warbler}, garden warbler, and summer yellow bird.

   Golden wasp (Zool.), a bright-colored hymenopterous insect,
      of the family Chrysidid[ae]. The colors are golden,
      blue, and green.

   Golden wedding. See under Wedding.
      [1913 Webster]
.

From The Collaborative International Dictionary of English v.0.48:

Pheasant \Pheas"ant\ (f[e^]z"ant), n. [OE. fesant, fesaunt, OF.
   faisant, faisan, F. faisan, L. phasianus, Gr. fasiano`s (sc.
   'o`rnis) the Phasian bird, pheasant, fr. Fa`sis a river in
   Colchis or Pontus.]
   1. (Zool.) Any one of numerous species of large gallinaceous
      birds of the genus Phasianus, and many other genera of
      the family Phasianid[ae], found chiefly in Asia.
      [1913 Webster]

   Note: The

   common pheasant, or English pheasant ({Phasianus
      Colchicus}) is now found over most of temperate Europe,
      but was introduced from Asia. The

   ring-necked pheasant (Phasianus torquatus) and the

   green pheasant (Phasianus versicolor) have been
      introduced into Oregon. The

   golden pheasant (Thaumalea picta) is one of the most
      beautiful species. The

   silver pheasant (Euplocamus nychthemerus) of China, and
      several related species from Southern Asia, are very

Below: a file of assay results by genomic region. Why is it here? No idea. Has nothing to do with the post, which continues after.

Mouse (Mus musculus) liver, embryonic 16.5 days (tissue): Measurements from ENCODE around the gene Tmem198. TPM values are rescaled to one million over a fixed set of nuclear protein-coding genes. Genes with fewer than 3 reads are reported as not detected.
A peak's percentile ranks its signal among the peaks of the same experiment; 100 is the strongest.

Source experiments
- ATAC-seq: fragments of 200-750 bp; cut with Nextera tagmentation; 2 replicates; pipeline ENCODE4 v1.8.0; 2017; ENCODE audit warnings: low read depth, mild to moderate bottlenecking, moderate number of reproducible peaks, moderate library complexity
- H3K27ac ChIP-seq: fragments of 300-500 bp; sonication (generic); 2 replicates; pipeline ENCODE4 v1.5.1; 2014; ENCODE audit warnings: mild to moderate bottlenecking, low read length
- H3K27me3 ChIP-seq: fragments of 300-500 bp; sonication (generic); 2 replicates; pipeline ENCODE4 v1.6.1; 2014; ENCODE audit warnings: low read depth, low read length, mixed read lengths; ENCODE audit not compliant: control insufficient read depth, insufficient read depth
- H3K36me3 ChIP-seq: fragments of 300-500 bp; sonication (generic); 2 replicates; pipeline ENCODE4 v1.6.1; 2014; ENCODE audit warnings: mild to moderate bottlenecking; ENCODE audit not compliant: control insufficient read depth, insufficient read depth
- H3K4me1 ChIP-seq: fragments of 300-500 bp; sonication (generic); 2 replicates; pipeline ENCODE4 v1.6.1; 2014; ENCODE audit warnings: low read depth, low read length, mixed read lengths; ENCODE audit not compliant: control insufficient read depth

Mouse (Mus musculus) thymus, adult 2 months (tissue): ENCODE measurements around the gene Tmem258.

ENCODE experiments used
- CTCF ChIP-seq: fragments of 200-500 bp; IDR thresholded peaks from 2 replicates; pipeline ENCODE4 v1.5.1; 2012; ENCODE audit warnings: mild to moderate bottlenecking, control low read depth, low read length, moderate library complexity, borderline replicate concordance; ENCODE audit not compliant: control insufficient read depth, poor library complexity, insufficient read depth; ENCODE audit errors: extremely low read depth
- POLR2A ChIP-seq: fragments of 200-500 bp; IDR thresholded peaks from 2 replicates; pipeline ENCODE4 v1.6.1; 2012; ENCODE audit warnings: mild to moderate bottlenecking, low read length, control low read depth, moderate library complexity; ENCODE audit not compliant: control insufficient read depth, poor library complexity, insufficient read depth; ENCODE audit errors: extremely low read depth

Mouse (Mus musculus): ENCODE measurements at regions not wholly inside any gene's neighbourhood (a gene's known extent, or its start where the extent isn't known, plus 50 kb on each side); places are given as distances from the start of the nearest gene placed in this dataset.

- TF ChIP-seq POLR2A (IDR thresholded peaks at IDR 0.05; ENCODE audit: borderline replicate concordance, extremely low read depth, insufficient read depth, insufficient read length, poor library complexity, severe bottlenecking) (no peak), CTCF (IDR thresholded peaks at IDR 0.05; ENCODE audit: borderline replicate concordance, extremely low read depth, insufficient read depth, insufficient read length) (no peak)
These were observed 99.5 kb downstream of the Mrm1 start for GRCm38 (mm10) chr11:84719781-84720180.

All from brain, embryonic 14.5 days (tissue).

beautiful.
      [1913 Webster]

   2. (Zool.) The ruffed grouse. [Southern U.S.]
      [1913 Webster]

   Note: Various other birds are locally called pheasants, as
         the lyre bird, the leipoa, etc.
         [1913 Webster]

   Fireback pheasant. See Fireback.

   Gold pheasant, or Golden pheasant (Zool.), a Chinese
      pheasant (Thaumalea picta), having rich, varied colors.
      The crest is amber-colored, the rump is golden yellow, and
      the under parts are scarlet.

   Mountain pheasant (Zool.), the ruffed grouse. [Local, U.S.]
      

   Pheasant coucal (Zool.), a large Australian cuckoo
      (Centropus phasianus). The general color is black, with
      chestnut wings and brown tail. Called also {pheasant
      cuckoo}. The name is also applied to other allied species.
      

   Pheasant duck. (Zool.)
      (a) The pintail.
      (b) The hooded merganser.

   Pheasant parrot (Zool.), a large and beautiful Australian
      parrakeet (Platycercus Adelaidensis). The male has the
      back black, the feathers margined with yellowish blue and
      scarlet, the quills deep blue, the wing coverts and cheeks
      light blue, the crown, sides of the neck, breast, and
      middle of the belly scarlet.

   Pheasant's eye. (Bot.)
      (a) A red-flowered herb (Adonis autumnalis) of the
          Crowfoot family; -- called also {pheasant's-eye
          Adonis}.
      (b) The garden pink (Dianthus plumarius); -- called also
          Pheasant's-eye pink.

   Pheasant shell (Zool.), any marine univalve shell of the
      genus Phasianella, of which numerous species are found
      in tropical seas. The shell is smooth and usually richly
      colored, the colors often forming blotches like those of a
      pheasant.

   Pheasant wood. (Bot.) Same as Partridge wood
      (a), under Partridge.

   Sea pheasant (Zool.), the pintail.

   Water pheasant. (Zool.)
      (a) The sheldrake.
      (b) The hooded merganser.
          [1913 Webster]